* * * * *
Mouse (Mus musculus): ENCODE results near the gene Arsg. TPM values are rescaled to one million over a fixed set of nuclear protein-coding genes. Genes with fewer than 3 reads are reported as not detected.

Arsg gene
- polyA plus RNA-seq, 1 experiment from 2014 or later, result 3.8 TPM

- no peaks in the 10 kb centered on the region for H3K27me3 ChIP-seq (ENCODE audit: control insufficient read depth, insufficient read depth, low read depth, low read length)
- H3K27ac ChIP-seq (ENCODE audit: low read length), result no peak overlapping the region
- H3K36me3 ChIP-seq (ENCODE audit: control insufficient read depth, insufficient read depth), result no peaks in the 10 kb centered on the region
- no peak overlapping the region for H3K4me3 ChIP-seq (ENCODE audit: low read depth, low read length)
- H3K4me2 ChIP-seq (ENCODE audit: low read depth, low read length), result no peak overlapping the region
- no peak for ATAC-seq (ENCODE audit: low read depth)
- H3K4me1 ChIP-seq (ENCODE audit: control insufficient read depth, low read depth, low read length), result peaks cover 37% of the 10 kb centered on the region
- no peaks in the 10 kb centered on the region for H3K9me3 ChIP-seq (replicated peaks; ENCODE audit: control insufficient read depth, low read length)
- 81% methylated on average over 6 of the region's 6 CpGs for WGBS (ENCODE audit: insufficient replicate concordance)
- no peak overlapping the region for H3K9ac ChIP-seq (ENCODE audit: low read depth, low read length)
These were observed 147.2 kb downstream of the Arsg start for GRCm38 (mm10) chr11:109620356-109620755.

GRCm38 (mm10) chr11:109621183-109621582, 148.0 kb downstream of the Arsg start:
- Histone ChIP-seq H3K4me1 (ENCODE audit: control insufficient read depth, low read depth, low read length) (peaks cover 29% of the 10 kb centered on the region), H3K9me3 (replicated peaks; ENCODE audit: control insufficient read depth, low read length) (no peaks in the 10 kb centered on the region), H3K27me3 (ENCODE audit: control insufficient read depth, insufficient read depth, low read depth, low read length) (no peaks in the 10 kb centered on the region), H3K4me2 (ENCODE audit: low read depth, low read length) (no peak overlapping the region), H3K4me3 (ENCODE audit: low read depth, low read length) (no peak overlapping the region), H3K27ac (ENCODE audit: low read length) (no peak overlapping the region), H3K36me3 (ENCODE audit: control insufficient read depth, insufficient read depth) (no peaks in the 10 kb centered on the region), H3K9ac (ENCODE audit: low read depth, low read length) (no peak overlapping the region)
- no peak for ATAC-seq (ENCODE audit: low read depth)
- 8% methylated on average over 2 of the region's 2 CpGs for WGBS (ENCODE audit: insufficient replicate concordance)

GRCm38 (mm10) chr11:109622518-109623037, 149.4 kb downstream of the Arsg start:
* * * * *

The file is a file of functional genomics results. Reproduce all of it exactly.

Mouse (Mus musculus): ENCODE results near the gene Arsg. TPM values are rescaled to one million over a fixed set of nuclear protein-coding genes. Genes with fewer than 3 reads are reported as not detected.

Arsg gene
- polyA plus RNA-seq, 1 experiment from 2014 or later, result 3.8 TPM

- no peaks in the 10 kb centered on the region for H3K27me3 ChIP-seq (ENCODE audit: control insufficient read depth, insufficient read depth, low read depth, low read length)
- H3K27ac ChIP-seq (ENCODE audit: low read length), result no peak overlapping the region
- H3K36me3 ChIP-seq (ENCODE audit: control insufficient read depth, insufficient read depth), result no peaks in the 10 kb centered on the region
- no peak overlapping the region for H3K4me3 ChIP-seq (ENCODE audit: low read depth, low read length)
- H3K4me2 ChIP-seq (ENCODE audit: low read depth, low read length), result no peak overlapping the region
- no peak for ATAC-seq (ENCODE audit: low read depth)
- H3K4me1 ChIP-seq (ENCODE audit: control insufficient read depth, low read depth, low read length), result peaks cover 37% of the 10 kb centered on the region
- no peaks in the 10 kb centered on the region for H3K9me3 ChIP-seq (replicated peaks; ENCODE audit: control insufficient read depth, low read length)
- 81% methylated on average over 6 of the region's 6 CpGs for WGBS (ENCODE audit: insufficient replicate concordance)
- no peak overlapping the region for H3K9ac ChIP-seq (ENCODE audit: low read depth, low read length)
These were observed 147.2 kb downstream of the Arsg start for GRCm38 (mm10) chr11:109620356-109620755.

GRCm38 (mm10) chr11:109621183-109621582, 148.0 kb downstream of the Arsg start:
- Histone ChIP-seq H3K4me1 (ENCODE audit: control insufficient read depth, low read depth, low read length) (peaks cover 29% of the 10 kb centered on the region), H3K9me3 (replicated peaks; ENCODE audit: control insufficient read depth, low read length) (no peaks in the 10 kb centered on the region), H3K27me3 (ENCODE audit: control insufficient read depth, insufficient read depth, low read depth, low read length) (no peaks in the 10 kb centered on the region), H3K4me2 (ENCODE audit: low read depth, low read length) (no peak overlapping the region), H3K4me3 (ENCODE audit: low read depth, low read length) (no peak overlapping the region), H3K27ac (ENCODE audit: low read length) (no peak overlapping the region), H3K36me3 (ENCODE audit: control insufficient read depth, insufficient read depth) (no peaks in the 10 kb centered on the region), H3K9ac (ENCODE audit: low read depth, low read length) (no peak overlapping the region)
- no peak for ATAC-seq (ENCODE audit: low read depth)
- 8% methylated on average over 2 of the region's 2 CpGs for WGBS (ENCODE audit: insufficient replicate concordance)

GRCm38 (mm10) chr11:109622518-109623037, 149.4 kb downstream of the Arsg start: